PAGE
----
FAQ: What Does HIPAA Mean?

  • Estate Planning
FAQ what does HIPAA mean | estate and probate legal group

It’s hard to remember a time when we had complete privacy in our lives. Our phones know where we are; stop lights film our cars and drones constantly fly overhead. But the doctor’s office is the one place where our privacy still counts. In 1996, HIPAA was created as a federal law that set national standards to protect sensitive patient health information from being disclosed without the patient’s consent or knowledge.


HIPAA, which stands for Health Insurance Portability and Accountability Act, is set to protect sensitive patient health information from being disclosed without your knowledge or consent. Its goal is to make sure your health information is protected while allowing the flow of information needed to provide you with high-quality healthcare.

Health and Human Services has determined 5 rules to protect all HIPAA information:

  1. Privacy Rule – regulates the use and disclosure of protected health information
  2. Transaction and Code Sets Rule – created to improve health care system efficiency by standardizing health care transactions such as billing
  3. Security Rule –  is limited to Electronic Protected Health Information. It lays out 3 types of security safeguards: administrative, physical and technical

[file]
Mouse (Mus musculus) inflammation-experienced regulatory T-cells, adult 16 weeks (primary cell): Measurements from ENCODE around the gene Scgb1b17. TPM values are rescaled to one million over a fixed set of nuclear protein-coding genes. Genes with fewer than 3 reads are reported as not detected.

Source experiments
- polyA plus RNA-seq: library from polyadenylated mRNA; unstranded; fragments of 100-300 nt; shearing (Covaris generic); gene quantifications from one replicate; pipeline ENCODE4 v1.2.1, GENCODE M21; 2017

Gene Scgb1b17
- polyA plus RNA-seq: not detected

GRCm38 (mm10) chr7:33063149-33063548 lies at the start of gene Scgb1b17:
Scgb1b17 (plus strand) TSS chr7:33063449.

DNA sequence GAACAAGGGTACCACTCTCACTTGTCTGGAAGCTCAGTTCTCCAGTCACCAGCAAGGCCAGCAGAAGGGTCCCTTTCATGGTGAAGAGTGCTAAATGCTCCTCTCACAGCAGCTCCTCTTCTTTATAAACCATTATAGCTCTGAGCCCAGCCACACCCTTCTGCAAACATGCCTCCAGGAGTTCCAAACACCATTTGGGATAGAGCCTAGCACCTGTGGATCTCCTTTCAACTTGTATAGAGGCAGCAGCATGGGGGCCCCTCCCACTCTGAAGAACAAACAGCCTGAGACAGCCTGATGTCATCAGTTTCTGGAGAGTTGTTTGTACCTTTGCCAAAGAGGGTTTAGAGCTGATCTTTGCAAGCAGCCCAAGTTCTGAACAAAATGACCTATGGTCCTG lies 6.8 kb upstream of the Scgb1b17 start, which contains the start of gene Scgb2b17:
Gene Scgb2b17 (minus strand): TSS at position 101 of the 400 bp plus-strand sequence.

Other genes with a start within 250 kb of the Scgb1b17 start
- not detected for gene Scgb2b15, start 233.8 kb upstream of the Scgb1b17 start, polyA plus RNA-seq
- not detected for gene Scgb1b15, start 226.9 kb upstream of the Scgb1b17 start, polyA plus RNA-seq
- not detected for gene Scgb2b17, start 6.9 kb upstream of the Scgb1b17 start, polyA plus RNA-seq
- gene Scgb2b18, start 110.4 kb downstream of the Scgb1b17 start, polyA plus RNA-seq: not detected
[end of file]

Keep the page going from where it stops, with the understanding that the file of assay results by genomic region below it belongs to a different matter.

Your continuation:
4. Unique Identifier Rule – entities such as providers completing electronic transactions, healthcare clearinghouses, and large health plans must use only the National Provider Identifier (NPI) in standard transactions
  5. Enforcement Rule – sets civil financial money penalties for violating HIPAA rules

But there are situations in which healthcare professionals can legally breach your confidentiality. Some situations are:

  • gunshot wounds
  • stab wounds
  • injuries sustained in a crime
  • chile or elderly abuse
  • Infectious or contagious diseases

Why is an estate planning attorney talking to you about HIPAA? Because your estate plan should include a healthcare directive. This directive tells your loved ones and healthcare professionals how you want your medical treatment and end-of-life care handled. This includes temporary situations, hospitalizations, transfusions and your mental health.

DuPage County Estate Planning Attorney

Consulting an experienced estate planning attorney in the Chicago area can give you protection and peace of mind. An Illinois estate planning lawyer can help you create an advanced healthcare directive. Contact the Estate & Probate Legal Group at 630-864-5835. 

Areas We Serve: Cook, DuPage, Kane, Lake and Will counties